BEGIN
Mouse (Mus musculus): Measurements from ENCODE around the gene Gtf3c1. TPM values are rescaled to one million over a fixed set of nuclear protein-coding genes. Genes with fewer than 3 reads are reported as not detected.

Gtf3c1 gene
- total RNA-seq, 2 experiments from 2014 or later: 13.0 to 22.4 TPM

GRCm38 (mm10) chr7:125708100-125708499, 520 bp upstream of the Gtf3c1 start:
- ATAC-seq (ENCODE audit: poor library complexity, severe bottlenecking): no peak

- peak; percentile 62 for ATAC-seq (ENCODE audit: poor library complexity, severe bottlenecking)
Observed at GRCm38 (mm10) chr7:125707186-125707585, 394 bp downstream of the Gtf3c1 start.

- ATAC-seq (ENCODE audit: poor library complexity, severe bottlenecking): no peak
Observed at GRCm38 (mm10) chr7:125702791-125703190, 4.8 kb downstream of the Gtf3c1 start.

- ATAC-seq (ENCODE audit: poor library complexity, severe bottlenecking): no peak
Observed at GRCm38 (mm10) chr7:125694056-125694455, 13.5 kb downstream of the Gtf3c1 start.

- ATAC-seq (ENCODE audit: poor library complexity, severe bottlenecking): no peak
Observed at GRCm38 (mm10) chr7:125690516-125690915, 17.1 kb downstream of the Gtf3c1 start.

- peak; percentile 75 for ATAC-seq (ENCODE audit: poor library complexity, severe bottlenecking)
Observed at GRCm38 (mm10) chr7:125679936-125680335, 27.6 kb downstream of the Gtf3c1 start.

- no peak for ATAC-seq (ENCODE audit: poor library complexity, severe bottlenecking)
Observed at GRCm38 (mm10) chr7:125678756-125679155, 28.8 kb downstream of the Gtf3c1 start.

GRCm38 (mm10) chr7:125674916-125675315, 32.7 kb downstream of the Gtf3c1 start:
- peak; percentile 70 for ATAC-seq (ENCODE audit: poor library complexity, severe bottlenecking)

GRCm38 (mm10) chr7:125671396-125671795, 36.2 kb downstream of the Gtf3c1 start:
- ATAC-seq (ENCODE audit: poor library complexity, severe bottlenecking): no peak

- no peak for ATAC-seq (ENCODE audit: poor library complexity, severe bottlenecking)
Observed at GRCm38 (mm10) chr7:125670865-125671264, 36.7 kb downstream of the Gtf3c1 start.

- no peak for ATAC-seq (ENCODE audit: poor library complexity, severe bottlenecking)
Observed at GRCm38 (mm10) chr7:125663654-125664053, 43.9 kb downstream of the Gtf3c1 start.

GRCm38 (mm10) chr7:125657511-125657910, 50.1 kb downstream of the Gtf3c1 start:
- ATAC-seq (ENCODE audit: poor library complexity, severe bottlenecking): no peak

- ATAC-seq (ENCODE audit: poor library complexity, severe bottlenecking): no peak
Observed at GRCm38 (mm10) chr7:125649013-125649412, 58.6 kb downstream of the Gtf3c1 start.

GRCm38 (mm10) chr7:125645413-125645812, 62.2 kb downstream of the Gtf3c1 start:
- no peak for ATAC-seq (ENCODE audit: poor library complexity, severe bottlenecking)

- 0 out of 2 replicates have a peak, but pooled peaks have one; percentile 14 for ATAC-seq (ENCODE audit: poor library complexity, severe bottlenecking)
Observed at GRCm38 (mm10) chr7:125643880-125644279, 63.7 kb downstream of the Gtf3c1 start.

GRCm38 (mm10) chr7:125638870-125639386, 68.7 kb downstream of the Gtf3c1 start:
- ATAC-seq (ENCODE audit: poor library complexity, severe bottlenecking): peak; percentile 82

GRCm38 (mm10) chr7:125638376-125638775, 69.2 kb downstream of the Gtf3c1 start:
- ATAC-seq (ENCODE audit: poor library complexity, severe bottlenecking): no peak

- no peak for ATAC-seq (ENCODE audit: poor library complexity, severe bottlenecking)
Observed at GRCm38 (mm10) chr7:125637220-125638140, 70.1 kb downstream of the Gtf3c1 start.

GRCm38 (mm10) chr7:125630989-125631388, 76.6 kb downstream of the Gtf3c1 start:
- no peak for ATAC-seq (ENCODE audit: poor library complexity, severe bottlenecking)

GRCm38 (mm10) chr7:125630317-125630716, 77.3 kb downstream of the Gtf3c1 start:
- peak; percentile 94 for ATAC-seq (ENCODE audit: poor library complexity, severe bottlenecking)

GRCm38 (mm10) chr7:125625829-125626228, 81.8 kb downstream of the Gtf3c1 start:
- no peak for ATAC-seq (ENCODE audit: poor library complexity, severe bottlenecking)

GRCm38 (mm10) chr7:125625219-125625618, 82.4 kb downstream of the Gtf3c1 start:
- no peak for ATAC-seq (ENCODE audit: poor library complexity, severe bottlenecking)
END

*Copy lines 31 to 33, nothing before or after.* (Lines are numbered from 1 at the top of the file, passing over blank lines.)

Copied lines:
- no peak for ATAC-seq (ENCODE audit: poor library complexity, severe bottlenecking)

- 0 out of 2 replicates have a peak, but pooled peaks have one; percentile 14 for ATAC-seq (ENCODE audit: poor library complexity, severe bottlenecking)
Observed at GRCm38 (mm10) chr7:125643880-125644279, 63.7 kb downstream of the Gtf3c1 start.